The recesses defined by the undercut shoulders 24 receive the end portions 27a of a leaf spring 27. The spring extends horizontally and is planar in an untensioned state, as depicted most clearly in FIG. 2. The spring is dimensioned so that when its end portions are received beneath the undercut shoulders 24, it will maintain an arcuate or bowed configuration throughout the full range of movement of the glide blocks. Thus, in FIG. 3, the blocks are shown in their outermost positions of adjustment with spring 27 being bowed away from bracket 15, whereas in FIG. 4, with the blocks in their innermost positions of adjustment, spring 27 remains bowed outwardly but its sharpness of curvature has substantially increased.
The spring is therefore under tension regardless of the positions of adjustment of glide blocks 20, and such tension effectively maintains the end portions of the spring within the undercut recesses 25, subject to automatic release under exceptional circumstances as will be described hereinafter. To insure that the ends of the spring will not slide upwardly or downwardly along the undercut recesses, each block is preferably formed with an integral lug 28 that is received in a notch 29 formed at each end of the spring blade (FIGS. 2, 5, 10).
The contoured back support plate 14 is generally rectangular in outline but has a compound curvature that generally conforms to the lumbar curvature of a seat occupant. Viewed in vertical section (or from the side), the plate is convexly curved away from bracket 15 (FIGS. 1, 2) but, viewed in horizontal section (or from above), the plate preferably has a gentle concave curvature facing away from bracket 15 (FIGS. 3, 4). It will be understood, of course, that such curvatures may be varied to provide a contour that conforms generally with the lower back configuration of most users. In any event, when viewed in horizontal section, lumbar support plate 14 and spring 27 diverge laterally from their points of connection along the vertical midlines of both the spring and plate. Specifically, the plate 14 is connected only along its vertical midline to the spring 27 by rivets 31 or other suitable connecting means. The side portions 14a of the plate are therefore spaced from the end portions 27a of the bowed spring under normal conditions of use of the assembly. Spring flexure allows limited rocking action of the plate, as indicated by broken lines in FIG. 3, and occurs automatically should a seat occupant shift position laterally in one direction or the other. Such rocking action promotes user comfort in those situations where the user's lower back is not centered directly in front of the lumbar support plate.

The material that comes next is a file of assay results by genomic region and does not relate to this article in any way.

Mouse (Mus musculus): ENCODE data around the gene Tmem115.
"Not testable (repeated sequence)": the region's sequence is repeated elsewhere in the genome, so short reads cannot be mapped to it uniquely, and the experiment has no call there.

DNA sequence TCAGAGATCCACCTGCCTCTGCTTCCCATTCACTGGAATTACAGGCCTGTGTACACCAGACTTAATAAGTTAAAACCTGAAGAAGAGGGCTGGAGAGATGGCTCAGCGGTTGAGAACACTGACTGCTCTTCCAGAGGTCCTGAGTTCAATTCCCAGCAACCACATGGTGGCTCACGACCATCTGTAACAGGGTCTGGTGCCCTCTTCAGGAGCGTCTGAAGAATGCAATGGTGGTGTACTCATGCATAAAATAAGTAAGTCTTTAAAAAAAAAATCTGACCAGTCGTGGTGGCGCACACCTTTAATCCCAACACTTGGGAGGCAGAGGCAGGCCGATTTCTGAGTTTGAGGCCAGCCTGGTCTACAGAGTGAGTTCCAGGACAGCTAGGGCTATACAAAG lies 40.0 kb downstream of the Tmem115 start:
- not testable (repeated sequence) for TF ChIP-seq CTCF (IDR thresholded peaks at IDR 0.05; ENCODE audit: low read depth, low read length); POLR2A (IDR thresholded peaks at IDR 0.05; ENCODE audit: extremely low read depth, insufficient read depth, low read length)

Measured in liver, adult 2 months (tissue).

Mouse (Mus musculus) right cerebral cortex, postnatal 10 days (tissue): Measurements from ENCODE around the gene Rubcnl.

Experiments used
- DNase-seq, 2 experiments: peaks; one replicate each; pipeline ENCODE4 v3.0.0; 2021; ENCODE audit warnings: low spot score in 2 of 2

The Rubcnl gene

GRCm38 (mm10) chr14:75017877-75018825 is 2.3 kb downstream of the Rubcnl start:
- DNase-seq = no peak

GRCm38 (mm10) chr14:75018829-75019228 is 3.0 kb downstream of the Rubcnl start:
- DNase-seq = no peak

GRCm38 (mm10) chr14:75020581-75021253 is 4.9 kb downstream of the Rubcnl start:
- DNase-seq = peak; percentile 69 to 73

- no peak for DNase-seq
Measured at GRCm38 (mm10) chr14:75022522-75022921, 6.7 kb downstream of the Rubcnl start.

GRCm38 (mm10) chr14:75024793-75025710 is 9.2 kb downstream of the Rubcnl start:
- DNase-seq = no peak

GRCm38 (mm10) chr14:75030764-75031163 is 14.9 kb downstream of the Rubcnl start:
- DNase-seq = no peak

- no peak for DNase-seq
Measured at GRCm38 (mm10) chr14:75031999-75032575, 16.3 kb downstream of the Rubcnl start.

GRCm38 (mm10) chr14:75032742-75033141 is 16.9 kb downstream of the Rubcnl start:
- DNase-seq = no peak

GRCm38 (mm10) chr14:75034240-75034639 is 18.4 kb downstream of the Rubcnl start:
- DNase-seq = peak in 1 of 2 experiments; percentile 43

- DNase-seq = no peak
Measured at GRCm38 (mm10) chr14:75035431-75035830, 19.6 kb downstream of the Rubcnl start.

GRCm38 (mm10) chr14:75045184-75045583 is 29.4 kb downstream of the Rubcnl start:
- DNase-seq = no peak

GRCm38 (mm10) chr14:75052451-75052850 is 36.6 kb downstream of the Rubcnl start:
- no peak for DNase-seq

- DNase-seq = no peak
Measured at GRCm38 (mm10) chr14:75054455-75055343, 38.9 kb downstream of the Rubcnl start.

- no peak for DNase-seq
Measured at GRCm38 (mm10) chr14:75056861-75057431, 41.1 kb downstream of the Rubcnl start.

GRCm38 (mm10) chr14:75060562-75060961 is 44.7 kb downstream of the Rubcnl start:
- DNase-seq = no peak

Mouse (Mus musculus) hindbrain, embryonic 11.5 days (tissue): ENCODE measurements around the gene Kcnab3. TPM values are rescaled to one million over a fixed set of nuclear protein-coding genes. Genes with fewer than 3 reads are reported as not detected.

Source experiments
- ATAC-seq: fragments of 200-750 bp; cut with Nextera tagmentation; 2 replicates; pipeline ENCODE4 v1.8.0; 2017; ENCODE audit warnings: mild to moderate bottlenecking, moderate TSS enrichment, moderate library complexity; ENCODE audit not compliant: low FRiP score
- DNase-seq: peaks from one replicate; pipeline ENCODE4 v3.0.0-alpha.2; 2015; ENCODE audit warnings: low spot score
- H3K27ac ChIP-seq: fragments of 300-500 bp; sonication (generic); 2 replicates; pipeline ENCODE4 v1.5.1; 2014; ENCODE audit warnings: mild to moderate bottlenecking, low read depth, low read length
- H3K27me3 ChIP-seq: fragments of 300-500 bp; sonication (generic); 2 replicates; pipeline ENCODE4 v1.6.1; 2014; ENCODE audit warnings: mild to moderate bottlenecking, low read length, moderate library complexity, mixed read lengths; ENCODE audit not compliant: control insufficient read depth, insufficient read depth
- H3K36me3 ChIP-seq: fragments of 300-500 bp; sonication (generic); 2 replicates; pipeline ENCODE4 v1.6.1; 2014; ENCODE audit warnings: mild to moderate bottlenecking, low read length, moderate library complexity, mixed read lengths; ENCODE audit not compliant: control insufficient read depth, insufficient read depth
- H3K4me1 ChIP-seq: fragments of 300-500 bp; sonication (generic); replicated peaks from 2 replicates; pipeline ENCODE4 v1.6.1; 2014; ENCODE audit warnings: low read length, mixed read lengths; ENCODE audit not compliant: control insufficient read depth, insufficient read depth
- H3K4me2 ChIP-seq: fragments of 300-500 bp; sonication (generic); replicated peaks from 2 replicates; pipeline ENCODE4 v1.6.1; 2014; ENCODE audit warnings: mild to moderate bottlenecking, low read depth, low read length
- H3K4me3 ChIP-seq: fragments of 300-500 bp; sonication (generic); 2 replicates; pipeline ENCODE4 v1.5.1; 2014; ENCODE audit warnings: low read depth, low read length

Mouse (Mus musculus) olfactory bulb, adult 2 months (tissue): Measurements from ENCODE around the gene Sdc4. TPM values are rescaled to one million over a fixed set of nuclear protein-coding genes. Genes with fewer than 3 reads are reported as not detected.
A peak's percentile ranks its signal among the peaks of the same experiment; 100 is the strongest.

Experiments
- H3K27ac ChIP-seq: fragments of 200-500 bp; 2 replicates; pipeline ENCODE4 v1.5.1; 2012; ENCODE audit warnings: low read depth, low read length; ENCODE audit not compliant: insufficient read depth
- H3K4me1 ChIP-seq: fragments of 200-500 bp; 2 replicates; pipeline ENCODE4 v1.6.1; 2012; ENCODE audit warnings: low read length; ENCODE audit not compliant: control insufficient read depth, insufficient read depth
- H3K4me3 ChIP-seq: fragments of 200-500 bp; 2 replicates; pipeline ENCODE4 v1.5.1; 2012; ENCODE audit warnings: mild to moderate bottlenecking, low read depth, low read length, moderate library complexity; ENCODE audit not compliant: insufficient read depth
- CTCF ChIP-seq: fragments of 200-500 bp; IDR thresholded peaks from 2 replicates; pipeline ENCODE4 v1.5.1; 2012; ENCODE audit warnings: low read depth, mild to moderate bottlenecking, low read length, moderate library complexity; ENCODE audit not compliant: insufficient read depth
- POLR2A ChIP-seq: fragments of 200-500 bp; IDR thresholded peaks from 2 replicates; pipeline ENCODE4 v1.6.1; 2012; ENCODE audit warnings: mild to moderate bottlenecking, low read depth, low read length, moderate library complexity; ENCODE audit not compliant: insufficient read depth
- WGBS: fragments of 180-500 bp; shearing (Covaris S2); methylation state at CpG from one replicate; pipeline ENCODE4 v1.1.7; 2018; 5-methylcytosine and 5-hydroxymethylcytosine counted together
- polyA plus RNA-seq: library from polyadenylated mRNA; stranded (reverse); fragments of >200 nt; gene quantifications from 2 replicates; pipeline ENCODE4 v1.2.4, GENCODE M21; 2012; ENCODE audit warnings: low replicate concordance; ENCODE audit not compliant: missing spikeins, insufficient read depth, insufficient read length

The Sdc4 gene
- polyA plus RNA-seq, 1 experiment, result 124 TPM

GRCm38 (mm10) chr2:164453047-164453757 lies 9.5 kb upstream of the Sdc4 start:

The adjustment mechanism includes shaft 23 which has a threaded intermediate portion 23a and unthreaded upper and lower end portions 23b and 23c, respectively. As previously noted, the upper and lower end portions are journaled in aligned openings provided by lower and upper bracket arms 21 and 22 (FIGS. 6-8). The shaft is retained against axial displacement by an enlarged lower end portions 23c and by a split retainer ring 34 (FIGS. 6, 7) received in retention groove 35 (FIG. 9) at the upper unthreaded end 23b of the shaft, although other means for constraining the shaft against axial movement while freely permitting shaft rotation may be provided.
A nut 36 of developed shape is carried by the threaded intermediate portion 23a of shaft 23. As shown in the drawings, particularly FIGS. 8 and 9, the nut is laterally extended and has a rear surface 37 that slidably engages the planar front surface of the mounting bracket 15. The nut may be molded from a rigid polymeric material such as polycarbonate, or cast from a metal such as aluminium and, to facilitate such molding or casting, the nut is provided with integral upper and lower portions 36a and 36b, respectively (FIG. 9). The upper portion 36b has a semi-cylindrical, forwardly-facing surface that is threaded to engage the rear half of shaft portion 23a, whereas the nut's lower portion 36b has a rearwardly-facing, semi-cylindrical threaded surface to engage the front half of the shaft.
Abutments in the form of radially-projecting pins 40 and 41 are provided by shaft 23 at the upper and lower ends of threaded portion 23a (FIG. 8). When the nut reaches the upper extent of its travel, the upper abutment 40 swings into engagement with stop surface 42 of the nut. Such engagement blocks further upward travel of the nut and occurs while slight spacing still exists between the top of the nut and the undersurface of bracket arm 22, as illustrated in FIG. 8. The blocking engagement between the radial projection or abutment 40 of the threaded shaft and the stop surface 42 of the nut prevents any possible overtightening that would otherwise occur if, instead of such blocking engagement, the nut were limited in its upward travel by contact with bracket arm 22.